November 23, 2009 / 10:04 PM / 9 years ago

Child care doubles TV time for some children

NEW YORK (Reuters Life!) - Think you know how much television your child is watching while you’re at work? If you’re not taking the time they spend in child care into account, you may be way off, according to a U.S. study.

Researchers from the University of Washington in Seattle found that on average children at center-based programs watch an average of about 0.4 hours of television a day, while those in home-based programs watch 2.4 hours a day.

These were the findings of a telephone survey of 168 child care programs in Michigan, Washington, Florida and Massachusetts conducted by Dimitri Christakis and Michelle Garrison with the study published in the journal Pediatrics.

“For some children, (child care) doubles their screen time,” Christakis told Reuters Health.

Previous studies based on parents’ reports of their children’s TV watching have estimated that at home, children watch up to two-and-a-half hours of television a day.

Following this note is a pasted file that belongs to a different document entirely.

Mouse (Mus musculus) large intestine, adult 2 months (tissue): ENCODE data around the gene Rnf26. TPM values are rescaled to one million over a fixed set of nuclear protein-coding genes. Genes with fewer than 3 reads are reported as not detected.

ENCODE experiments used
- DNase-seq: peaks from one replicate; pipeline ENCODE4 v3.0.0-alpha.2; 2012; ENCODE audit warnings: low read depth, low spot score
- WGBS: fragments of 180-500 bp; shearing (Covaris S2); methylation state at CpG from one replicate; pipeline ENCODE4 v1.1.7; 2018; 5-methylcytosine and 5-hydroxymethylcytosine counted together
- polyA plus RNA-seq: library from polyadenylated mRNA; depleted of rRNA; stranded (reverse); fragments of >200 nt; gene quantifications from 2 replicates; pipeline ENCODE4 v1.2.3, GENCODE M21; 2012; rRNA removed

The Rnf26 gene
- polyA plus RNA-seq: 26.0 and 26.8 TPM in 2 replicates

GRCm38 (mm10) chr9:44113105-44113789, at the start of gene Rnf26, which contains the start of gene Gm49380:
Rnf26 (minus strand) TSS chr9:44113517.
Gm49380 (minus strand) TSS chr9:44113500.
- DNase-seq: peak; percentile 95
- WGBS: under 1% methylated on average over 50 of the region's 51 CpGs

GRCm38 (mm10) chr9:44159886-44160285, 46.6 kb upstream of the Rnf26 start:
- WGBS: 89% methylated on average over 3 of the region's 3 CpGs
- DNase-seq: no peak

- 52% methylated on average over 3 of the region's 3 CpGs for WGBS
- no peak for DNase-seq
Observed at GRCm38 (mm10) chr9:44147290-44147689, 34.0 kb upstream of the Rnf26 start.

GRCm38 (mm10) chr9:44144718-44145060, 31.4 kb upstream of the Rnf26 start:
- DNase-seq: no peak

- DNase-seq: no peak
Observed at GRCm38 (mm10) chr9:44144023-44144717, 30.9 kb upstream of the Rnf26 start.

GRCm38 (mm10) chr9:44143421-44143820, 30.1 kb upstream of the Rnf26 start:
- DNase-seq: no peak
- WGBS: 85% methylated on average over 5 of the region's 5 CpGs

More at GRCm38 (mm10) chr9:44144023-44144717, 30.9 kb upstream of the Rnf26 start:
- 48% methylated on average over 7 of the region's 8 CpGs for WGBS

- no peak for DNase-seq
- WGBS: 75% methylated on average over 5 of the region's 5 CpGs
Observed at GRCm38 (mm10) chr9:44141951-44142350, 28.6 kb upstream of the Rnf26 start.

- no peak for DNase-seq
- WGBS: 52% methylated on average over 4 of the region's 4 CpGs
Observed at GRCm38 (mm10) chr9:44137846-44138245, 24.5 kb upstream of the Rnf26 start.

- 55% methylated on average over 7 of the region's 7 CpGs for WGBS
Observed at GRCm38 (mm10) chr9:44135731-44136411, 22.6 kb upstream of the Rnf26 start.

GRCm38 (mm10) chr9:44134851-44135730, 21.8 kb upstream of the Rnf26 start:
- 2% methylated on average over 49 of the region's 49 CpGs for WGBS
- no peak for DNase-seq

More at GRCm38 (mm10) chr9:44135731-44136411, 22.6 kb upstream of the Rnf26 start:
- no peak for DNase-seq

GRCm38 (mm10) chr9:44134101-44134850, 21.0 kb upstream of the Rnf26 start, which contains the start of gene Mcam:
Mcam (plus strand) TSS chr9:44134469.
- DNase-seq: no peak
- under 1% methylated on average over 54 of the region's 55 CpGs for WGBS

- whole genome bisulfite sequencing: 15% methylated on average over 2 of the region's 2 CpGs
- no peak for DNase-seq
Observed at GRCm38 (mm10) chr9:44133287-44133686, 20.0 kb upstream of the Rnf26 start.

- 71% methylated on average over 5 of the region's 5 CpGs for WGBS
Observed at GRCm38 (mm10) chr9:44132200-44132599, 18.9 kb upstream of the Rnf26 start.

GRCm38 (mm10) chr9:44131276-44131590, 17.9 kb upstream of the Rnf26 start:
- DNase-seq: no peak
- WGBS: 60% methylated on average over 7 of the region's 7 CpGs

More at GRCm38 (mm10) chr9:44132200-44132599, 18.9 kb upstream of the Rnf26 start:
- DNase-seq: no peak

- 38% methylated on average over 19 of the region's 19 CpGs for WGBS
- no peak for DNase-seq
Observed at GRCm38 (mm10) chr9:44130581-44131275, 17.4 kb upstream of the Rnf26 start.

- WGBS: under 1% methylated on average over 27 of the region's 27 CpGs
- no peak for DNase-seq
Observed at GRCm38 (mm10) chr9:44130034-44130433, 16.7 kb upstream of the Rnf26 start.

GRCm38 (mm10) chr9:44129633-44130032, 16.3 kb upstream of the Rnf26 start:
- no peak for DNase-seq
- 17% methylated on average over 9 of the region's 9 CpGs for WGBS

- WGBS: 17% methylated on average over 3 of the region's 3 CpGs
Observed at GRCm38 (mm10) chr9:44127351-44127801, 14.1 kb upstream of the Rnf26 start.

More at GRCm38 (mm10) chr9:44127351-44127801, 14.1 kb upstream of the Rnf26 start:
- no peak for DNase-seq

That means some children are watching 5 hours of television a day, according to Christakis - nearly half of their waking hours.

Of the amount of time children in day care spend in front of the television, Christakis said: “I don’t think most parents are aware.”

The researchers said that regardless of what children are viewing, studies have shown that watching television can slow language development, shorten attention span, decrease cognitive development, and contribute to obesity.

Televisions are common in a childcare setting with 70 percent of home-based programs in the study using televisions with preschoolers, and 36 percent of center-based programs.

Christakis told Reuters Health that in 1970, on average, children began watching TV at four years of age, and watched less than one hour a day. Today, children begin watching at four months of age, and may be watching up to four to five hours a day.

The American Academy of Pediatrics recommends that children over two years of age watch no more than two hours of television daily.

Reporting by Laura Buchholz of Reuters Health, Editing by Belinda Goldsmith

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